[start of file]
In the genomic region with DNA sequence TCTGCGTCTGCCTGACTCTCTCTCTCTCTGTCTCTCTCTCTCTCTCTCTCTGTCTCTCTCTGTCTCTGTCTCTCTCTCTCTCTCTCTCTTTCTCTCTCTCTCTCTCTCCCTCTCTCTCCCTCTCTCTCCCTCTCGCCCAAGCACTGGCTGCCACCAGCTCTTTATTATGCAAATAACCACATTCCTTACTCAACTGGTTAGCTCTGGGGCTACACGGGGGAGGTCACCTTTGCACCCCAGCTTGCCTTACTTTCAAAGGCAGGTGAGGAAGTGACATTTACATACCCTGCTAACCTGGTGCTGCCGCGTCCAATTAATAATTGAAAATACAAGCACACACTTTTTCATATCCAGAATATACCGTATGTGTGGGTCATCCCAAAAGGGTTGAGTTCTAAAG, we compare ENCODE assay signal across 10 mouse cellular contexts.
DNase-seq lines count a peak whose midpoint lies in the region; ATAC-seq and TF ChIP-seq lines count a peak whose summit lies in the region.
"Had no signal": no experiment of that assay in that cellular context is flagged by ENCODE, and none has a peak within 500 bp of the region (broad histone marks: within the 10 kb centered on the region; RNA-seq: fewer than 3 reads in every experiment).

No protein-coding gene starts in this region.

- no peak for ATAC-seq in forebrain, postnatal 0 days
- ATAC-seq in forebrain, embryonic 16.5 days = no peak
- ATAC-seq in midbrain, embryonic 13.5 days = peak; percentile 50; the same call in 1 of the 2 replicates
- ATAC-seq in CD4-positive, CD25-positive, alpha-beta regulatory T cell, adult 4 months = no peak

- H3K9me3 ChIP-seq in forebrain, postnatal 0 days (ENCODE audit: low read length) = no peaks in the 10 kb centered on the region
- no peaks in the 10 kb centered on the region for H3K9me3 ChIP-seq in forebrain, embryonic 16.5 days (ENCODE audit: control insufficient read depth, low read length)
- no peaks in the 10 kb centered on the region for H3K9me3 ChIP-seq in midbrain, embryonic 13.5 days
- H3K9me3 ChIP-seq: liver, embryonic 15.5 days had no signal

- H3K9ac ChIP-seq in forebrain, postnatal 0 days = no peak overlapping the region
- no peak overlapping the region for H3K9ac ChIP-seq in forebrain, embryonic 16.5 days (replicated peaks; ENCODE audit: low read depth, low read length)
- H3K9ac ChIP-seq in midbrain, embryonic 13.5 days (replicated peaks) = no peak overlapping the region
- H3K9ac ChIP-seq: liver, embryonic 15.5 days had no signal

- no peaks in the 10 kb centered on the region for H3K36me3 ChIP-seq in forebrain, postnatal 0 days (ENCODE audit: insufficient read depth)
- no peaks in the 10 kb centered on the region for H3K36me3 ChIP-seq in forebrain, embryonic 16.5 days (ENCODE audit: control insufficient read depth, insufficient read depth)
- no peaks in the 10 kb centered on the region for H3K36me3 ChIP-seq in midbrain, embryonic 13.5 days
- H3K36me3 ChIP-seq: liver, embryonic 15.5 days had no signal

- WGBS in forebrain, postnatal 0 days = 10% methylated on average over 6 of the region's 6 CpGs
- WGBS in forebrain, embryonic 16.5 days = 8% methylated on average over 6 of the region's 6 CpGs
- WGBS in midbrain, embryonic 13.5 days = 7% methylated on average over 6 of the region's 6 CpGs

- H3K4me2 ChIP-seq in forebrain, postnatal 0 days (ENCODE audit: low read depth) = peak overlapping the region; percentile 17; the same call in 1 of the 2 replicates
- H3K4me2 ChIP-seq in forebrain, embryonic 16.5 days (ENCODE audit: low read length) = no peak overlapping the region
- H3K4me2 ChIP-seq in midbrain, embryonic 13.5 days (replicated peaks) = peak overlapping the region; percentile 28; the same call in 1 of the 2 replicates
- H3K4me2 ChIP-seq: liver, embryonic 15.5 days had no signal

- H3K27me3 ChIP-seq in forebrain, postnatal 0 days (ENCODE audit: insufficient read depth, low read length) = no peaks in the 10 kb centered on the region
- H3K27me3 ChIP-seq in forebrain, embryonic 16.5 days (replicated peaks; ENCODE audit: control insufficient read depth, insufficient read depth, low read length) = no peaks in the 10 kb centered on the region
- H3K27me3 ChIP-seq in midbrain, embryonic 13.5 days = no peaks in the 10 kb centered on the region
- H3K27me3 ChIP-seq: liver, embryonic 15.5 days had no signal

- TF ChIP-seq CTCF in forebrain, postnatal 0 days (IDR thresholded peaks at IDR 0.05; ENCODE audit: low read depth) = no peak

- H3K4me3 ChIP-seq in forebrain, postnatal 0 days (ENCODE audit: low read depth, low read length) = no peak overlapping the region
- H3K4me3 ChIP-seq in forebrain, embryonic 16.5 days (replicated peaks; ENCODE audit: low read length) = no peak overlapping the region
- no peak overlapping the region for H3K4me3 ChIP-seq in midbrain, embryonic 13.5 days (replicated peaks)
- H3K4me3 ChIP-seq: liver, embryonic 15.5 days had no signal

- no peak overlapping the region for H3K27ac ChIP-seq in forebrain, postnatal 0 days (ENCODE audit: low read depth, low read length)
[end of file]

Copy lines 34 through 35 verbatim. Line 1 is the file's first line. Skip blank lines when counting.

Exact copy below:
- H3K4me3 ChIP-seq in forebrain, embryonic 16.5 days (replicated peaks; ENCODE audit: low read length) = no peak overlapping the region
- no peak overlapping the region for H3K4me3 ChIP-seq in midbrain, embryonic 13.5 days (replicated peaks)